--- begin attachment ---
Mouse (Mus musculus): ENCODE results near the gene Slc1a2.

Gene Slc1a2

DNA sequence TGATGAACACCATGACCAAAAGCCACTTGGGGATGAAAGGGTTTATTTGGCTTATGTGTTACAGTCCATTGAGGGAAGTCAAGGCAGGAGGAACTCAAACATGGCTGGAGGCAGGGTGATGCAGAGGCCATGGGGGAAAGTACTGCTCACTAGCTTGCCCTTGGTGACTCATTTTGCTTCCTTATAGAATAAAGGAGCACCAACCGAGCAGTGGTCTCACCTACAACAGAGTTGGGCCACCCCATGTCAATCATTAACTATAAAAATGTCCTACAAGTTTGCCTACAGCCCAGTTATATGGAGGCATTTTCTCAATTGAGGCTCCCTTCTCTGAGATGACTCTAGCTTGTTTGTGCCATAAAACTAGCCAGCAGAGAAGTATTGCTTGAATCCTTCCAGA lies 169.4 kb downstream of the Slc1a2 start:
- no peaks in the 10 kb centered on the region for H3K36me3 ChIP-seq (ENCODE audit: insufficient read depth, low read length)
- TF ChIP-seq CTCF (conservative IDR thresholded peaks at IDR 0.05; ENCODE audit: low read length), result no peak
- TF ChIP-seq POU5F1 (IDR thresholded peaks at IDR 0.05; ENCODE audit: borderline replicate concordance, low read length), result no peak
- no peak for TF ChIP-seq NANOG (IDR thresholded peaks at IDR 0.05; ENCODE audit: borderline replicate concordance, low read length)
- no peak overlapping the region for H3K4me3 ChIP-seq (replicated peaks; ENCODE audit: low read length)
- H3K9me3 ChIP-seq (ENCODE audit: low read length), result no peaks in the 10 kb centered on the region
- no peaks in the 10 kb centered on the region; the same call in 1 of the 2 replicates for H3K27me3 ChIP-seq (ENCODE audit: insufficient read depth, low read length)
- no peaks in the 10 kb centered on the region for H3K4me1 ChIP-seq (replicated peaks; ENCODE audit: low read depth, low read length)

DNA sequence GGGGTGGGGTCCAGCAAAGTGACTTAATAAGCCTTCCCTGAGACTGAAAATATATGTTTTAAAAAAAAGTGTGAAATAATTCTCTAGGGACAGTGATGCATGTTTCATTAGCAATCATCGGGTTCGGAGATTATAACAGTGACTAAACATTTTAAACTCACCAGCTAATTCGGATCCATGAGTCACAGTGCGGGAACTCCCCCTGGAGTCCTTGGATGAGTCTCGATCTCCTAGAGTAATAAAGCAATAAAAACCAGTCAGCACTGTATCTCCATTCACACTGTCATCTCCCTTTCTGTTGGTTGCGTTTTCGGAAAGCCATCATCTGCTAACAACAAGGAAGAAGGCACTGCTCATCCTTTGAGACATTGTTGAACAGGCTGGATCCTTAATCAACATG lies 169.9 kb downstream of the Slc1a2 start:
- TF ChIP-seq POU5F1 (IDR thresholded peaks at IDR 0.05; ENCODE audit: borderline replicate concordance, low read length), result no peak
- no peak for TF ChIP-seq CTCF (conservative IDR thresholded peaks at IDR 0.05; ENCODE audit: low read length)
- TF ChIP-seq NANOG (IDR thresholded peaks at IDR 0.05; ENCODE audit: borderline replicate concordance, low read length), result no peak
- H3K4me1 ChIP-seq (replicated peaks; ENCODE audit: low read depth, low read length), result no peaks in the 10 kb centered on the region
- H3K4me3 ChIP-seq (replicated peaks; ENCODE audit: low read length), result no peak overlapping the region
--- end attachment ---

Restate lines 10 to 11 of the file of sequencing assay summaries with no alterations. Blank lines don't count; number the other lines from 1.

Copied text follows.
- no peaks in the 10 kb centered on the region; the same call in 1 of the 2 replicates for H3K27me3 ChIP-seq (ENCODE audit: insufficient read depth, low read length)
- no peaks in the 10 kb centered on the region for H3K4me1 ChIP-seq (replicated peaks; ENCODE audit: low read depth, low read length)